If we add another 2-way split, we've cut down to 9MB. Another, and it's 5MB. Turns out that if we repeat this process as far as we can, we'll only be hashing the 1MiB block, plus 32B*log2(1,000,000 blocks). Or about 1.0006MiB. So basically we're only hashing that data block with some straggler data on the side. All these intermediate hashes we're doing, and storing, take up a little bit of disk space, but not too much: about 32B*1,000,000 blocks. So we're using 64MB total disk space now to store hashes.

Hash Tree

In the limit, splitting the span covered by each hash produces a binary tree.

We can adjust the block size and try to decrease runtime overhead even more, at the cost of extra disk space for the hashes. With 1KiB blocks, we'll need about a billion of them. Total disk overhead for hashes will be about 64GB. But each read/write will only need to hash 1KiB + 32B*log2(1 billion blocks), or a meager 2KB. 500 times fewer bytes hashed per access!

Chapter 6: Putting it all together

The multilayered hashing we do above, it turns out, implicitly denotes a tree (as you can see from the diagram). So we're going to make it explicit. In order to check the integrity of your hard drive, you need to store an integrity tree somewhere on disk. Here we converged on a binary search tree, but you may want to experiment with using other kinds of trees (like B-trees) and measure how performance changes.

Warning: I'm not a kernel developer, so I'm going to have to speculate a bit as to how one might actually implement this.

But I'd imagine one would add an extension to the MBR or GPT header at the first block of the hard drive. You'd store the block size there, and find somewhere to flag that the system is dealing with a hashed disk. The block size, and disk size, would determine the size of a hidden hash tree partition at the end of the disk. You'd also modify the kernel to detect the hashed disk, and you'd hook the block read/write functions to perform hashing and update the hash tree partition. And as necessary, you'd update the root key, which you might store somewhere on the boot partition (since we're using a flash drive, that's where we expect the boot partition to be) and disallow usermode writes to this file. If the kernel detects a hash mismatch, it could return an error as if it had run into a bad disk block.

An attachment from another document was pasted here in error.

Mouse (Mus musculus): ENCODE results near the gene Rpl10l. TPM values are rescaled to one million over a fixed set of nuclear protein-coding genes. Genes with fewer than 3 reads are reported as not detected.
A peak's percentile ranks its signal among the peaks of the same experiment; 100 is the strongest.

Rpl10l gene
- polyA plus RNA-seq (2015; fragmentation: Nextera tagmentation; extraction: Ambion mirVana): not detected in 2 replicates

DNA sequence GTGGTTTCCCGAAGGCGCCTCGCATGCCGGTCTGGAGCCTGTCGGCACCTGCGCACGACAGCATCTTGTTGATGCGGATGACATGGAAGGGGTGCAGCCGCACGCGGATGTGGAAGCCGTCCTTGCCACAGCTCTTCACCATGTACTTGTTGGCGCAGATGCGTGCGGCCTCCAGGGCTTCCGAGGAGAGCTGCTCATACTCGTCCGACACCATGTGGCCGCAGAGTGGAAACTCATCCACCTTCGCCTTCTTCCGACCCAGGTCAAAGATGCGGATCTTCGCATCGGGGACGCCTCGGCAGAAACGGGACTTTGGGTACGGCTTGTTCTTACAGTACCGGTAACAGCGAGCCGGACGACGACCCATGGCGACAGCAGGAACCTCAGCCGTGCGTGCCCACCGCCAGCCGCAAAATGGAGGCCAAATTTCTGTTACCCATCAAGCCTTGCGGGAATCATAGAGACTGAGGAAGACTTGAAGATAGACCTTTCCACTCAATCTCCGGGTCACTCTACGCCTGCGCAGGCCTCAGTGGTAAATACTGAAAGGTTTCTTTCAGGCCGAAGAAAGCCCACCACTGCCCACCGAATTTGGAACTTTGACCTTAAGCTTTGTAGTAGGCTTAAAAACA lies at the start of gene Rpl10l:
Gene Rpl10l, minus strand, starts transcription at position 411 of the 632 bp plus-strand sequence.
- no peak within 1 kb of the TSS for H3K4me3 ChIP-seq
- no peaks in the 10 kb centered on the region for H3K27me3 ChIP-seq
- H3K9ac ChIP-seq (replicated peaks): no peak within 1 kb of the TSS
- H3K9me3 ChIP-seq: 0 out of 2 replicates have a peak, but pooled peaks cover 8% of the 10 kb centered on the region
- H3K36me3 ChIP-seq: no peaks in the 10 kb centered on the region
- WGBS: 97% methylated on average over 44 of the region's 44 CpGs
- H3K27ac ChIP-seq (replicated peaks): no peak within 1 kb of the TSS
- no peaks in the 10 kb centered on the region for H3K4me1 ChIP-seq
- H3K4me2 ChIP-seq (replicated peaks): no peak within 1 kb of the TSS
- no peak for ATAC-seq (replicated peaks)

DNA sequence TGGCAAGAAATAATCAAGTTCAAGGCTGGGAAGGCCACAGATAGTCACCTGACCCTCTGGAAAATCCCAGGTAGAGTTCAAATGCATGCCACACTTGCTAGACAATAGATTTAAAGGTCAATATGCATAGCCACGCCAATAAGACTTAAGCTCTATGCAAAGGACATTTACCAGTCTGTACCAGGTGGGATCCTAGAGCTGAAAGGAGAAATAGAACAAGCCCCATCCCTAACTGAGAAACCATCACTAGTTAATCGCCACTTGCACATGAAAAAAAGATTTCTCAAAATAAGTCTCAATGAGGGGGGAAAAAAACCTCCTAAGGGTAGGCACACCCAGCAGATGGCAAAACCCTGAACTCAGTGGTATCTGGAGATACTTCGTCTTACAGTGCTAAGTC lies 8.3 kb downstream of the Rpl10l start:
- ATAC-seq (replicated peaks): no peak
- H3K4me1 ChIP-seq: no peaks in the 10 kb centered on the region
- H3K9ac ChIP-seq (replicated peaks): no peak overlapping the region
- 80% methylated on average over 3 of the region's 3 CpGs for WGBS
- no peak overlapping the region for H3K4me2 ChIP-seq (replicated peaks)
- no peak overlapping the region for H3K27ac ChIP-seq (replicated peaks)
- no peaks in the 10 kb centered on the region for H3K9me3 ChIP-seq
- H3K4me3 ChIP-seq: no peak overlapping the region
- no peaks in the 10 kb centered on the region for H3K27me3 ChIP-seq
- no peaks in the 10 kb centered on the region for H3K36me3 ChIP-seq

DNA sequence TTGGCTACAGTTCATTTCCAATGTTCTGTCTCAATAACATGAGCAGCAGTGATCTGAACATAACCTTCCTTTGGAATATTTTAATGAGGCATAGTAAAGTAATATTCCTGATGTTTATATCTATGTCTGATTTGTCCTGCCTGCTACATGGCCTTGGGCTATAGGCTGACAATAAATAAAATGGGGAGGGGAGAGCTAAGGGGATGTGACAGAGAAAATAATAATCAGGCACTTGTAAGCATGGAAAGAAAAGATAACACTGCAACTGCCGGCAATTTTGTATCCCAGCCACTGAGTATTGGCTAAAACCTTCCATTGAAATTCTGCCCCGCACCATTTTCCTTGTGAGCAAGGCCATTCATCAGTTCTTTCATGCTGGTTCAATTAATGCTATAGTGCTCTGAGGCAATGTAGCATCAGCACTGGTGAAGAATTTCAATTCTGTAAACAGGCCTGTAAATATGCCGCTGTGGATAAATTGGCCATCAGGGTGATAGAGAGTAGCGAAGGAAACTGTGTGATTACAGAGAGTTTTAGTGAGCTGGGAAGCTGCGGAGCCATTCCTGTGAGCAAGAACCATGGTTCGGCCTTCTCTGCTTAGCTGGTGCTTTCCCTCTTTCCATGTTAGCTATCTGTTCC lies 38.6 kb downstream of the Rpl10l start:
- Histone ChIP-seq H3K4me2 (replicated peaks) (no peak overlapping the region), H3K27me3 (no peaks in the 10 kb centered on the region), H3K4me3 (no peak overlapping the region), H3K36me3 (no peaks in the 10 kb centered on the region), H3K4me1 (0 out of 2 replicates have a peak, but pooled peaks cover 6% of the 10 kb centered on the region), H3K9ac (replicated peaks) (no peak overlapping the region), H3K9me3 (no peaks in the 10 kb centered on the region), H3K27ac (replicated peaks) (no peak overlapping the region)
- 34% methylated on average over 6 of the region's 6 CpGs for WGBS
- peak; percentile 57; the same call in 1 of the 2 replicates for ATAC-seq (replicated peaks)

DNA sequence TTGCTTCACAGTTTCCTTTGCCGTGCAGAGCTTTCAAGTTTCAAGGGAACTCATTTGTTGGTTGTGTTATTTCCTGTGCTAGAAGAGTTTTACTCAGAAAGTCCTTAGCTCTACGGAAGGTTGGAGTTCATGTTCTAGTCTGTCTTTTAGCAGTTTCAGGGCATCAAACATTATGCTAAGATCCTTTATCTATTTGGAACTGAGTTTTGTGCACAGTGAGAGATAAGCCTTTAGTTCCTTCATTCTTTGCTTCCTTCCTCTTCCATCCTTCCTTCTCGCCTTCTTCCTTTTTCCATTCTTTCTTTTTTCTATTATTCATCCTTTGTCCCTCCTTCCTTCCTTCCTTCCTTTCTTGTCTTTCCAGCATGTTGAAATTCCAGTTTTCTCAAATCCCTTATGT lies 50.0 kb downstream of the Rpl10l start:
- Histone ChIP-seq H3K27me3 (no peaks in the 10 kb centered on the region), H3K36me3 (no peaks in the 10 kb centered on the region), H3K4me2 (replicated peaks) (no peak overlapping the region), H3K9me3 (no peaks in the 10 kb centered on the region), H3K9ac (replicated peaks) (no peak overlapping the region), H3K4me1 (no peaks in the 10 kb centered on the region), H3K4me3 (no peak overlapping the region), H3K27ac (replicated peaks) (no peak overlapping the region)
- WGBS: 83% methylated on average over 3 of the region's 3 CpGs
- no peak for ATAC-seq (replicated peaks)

Chapter 7: Going deeper

This post has been motivated by, and indeed essentially describes through allegory, my work with the UC Berkeley ADEPT Lab on the Keystone Trusted Execution Environment framework for RISC-V.

In the scheme here, we have two security domains: hard drive (insecure) and flash drive / RAM (secure). In Keystone, we also have two security domains: off-chip memory / storage (insecure) and on-chip memory (secure). We presume an attacker is unable to access any ROM or SRAM inside the physical SoC package where we're running. But any traces leaving the chip are considered potentially compromised. This includes the system's main memory. For a fun example of how you can compromise main memory, check out neimod's attack on the 3DS. Real dedication!

tapping DRAM traces

neimod's DRAM trace soldering job

Since we consider any off-chip data insecure, it makes sense to implement encryption and integrity protection for any Secure Enclave data that doesn't fit on the (very small) on-chip memory.